Credit Union Industry At-A-Glance (4Q18)

Membership at U.S. credit unions increased 4.4% year-over-year and the average member relationship increased $542 in 2018. What else happened in the fourth quarter?

 
 

Top-Level Takeaways

  • Membership at U.S. credit unions increased 4.4% year-over-year, pushing the industry to 117.5 million members
  • Share draft penetration, a common measure for determining the percentage of members who use the credit union as their primary financial institution, reached 57.8% in the fourth quarter of 2018.
  • The average member relationship increased $542 in 2018.

2018 was a great year for credit unions nationwide. On the back of a strong economy, with GDP up 2.8% over the year and unemployment levels at record lows, credit unions strengthened member relationships and expanded their balance sheets. In the current climate, cooperatives are reporting notable gains in income and loans but are increasingly facing liquidity pressures. Read on to dive into credit unions performance at the end of 2018.

Membership

Annual membership growth remained a cornerstone of credit union success in 2018. During the year, 5.1 million people joined a credit union and industry membership hit 117.5 million by Dec. 31. Annual membership growth increased 26 basis points year-over-year to 4.4% as of Dec. 31, 2018. In fact, year-end growth has been faster every year since 2010 as more people choose a member-focused, not-for-profit financial services provider.

MEMBERSHIP AND ANNUAL GROWTH

FOR U.S. CREDIT UNIONS | DATA AS OF 12.31.18
© Callahan & Associates | CreditUnions.com

Credit union membership increased 4.4% in 2018 to 117.6 million as of Dec. 31. That’s 26 basis points faster than credit unions recorded in 2017.

The influx of members, however, has not diluted the ability of credit unions to cross-sell products. Penetration rates were up year-over-year across the board. Share draft penetration, often used as a proxy for the percentage of members who use the credit union as their primary financial institution, increased 59 basis points in 2018 to 57.8% as of Dec. 31.

In addition to deposits, members also expanded their relationship through loan offerings. Auto (21.2%), real estate (4.5%), and credit card (17.6%) penetration rates all increased in tandem with membership growth, and year-over-year were up 74, 2, and 11 basis points, respectively. Today, credit unions finance more than one in five auto loans nationwide. Auto lending continues to be the bread and butter of credit union lending, with 21.2% of members holding an auto loan with their credit union  as of Dec. 31, 2018.

PRODUCT PENETRATION RATES

FOR U.S. CREDIT UNIONS | DATA AS OF 12.31.18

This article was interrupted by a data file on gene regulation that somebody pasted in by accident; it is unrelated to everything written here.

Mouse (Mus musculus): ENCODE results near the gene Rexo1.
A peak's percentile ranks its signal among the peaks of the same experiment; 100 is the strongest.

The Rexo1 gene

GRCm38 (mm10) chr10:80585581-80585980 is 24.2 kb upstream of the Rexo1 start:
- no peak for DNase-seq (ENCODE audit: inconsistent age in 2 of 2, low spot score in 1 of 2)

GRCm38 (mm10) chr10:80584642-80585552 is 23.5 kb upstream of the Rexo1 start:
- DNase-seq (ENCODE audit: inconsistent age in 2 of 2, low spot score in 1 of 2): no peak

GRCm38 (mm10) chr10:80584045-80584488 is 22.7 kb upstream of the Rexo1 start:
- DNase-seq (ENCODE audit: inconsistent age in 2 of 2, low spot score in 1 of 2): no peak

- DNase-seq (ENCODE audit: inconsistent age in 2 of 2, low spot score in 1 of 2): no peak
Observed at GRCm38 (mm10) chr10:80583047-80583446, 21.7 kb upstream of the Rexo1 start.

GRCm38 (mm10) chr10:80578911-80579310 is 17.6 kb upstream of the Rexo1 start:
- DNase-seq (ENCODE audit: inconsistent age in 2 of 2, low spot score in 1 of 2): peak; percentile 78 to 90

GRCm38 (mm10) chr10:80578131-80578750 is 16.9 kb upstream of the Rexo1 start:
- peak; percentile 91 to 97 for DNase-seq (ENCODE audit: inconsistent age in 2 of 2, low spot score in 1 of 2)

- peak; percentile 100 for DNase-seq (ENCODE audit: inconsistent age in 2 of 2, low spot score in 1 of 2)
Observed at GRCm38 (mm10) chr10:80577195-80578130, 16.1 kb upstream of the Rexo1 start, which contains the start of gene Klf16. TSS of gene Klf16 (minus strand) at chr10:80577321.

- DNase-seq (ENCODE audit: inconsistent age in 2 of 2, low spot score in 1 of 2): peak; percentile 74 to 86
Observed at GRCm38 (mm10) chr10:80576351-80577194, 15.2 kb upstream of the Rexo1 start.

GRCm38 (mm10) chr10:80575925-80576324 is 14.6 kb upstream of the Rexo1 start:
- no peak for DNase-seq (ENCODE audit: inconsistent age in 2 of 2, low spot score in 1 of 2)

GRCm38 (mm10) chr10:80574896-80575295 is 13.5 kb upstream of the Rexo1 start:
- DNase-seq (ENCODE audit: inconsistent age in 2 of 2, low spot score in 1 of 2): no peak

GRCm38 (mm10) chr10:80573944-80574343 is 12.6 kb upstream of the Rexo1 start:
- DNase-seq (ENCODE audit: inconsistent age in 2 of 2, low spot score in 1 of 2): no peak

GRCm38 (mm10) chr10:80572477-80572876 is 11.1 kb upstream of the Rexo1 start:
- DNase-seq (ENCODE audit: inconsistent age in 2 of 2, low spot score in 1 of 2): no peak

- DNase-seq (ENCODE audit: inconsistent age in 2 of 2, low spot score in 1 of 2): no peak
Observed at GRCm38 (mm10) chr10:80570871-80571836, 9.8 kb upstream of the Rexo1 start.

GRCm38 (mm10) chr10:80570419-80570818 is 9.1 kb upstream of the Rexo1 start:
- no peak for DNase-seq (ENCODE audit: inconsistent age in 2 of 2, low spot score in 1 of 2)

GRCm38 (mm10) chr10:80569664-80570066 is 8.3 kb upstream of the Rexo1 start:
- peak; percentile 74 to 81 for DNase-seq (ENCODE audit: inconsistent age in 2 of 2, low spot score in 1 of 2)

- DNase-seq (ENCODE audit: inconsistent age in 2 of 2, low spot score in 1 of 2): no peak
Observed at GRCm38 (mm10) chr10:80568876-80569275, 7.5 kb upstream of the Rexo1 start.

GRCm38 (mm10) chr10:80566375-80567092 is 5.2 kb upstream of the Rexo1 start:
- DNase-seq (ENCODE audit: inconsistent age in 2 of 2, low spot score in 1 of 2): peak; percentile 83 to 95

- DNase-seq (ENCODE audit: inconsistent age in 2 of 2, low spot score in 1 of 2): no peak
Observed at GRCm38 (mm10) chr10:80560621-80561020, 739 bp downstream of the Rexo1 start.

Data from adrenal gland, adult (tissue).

© Callahan & Associates | CreditUnions.com

Penetration rates — or, the percentage of members who hold these accounts — at U.S. credit unions increased annually in all major lending categories plus share drafts.

“Member engagement consistently appreciates at yearend, but these gains are a byproduct of both adding members and developing deeper relationships,” says Jay Johnson, a partner at Callahan & Associates. “In fact, the average member relationship, defined as the average consumer loan and savings balances a member holds at the credit union, was up $542 in 2018 to $18,854.”

AVERAGE MEMBER RELATIONSHIP

FOR U.S. CREDIT UNIONS | DATA AS OF 12.31.18
© Callahan & Associates | CreditUnions.com

Overall, members are more engaged with their credit unions, which has pushed the average member relationship higher.

Credit unions reported year-end gains in loan and share balances per member. Average loans per member increased from $7,984 in the fourth quarter of 2017 to $8,542 in the fourth quarter of 2018. That’s a 5.9% year-over-year increase. The average share balance held by credit union members hit $10,402 — a 0.7% annual gain. This growth dynamic is consistent with broader credit union industry trends, where loan balances are increasing at faster rates than share balances.

Financial Overview

The number of active credit unions continued to trend down in 2018. There were 5,492 credit unions operating at the end of 2018; that’s 197 fewer credit unions than one year ago. The year closed with 3,376 federally chartered and 2,116 state-chartered credit unions. Consolidation through mergers and acquisitions is the leading reason for this decline. Since year-end 2013, 1,121 credit unions have been merged into or acquired by another institution.

Despite a drop in numbers, total credit union assets increased 5.4% in 2018 to $1.5 trillion as of Dec. 31. Investment and cash balances decreased 4.1% annually to $350.6 billion as credit unions increasingly elected to runoff investments to fund loan demand.

Loan balances increased 9.1% year-over-year to nearly $1.1 trillion. Although that growth rate was 97 basis points slower than what credit unions reported in 2017, for the first time ever, credit unions have ended the year with aggregate industry loan balances greater than $1 trillion. 

Annual deposit growth also slowed in 2018. It was down 69 basis points year-over-year to 5.3%. Total share balances surpassed $1.2 trillion in 2018 and have been higher than $1 trillion at year-end since 2015. Still, loan growth has outpaced share growth for the past 23 quarters, and the 85.5% loan to-share ratio recorded in the fourth quarter is the highest on record. 

INDUSTRY OVERVIEW

FOR U.S. CREDIT UNIONS | DATA AS OF 12.31.18
© Callahan & Associates | CreditUnions.com

Membership growth has accelerated as more consumers embrace the credit union model. However, annual growth on both sides of the balance sheet has slowed.

Wait, There’s More!

This is just one section of the industry trends discussion that appears in Credit Union Strategy & Performance. Read the whole discussion today.

Read More
 
 

April 8, 2019


Comments

 
 
 

No comments have been posted yet. Be the first one.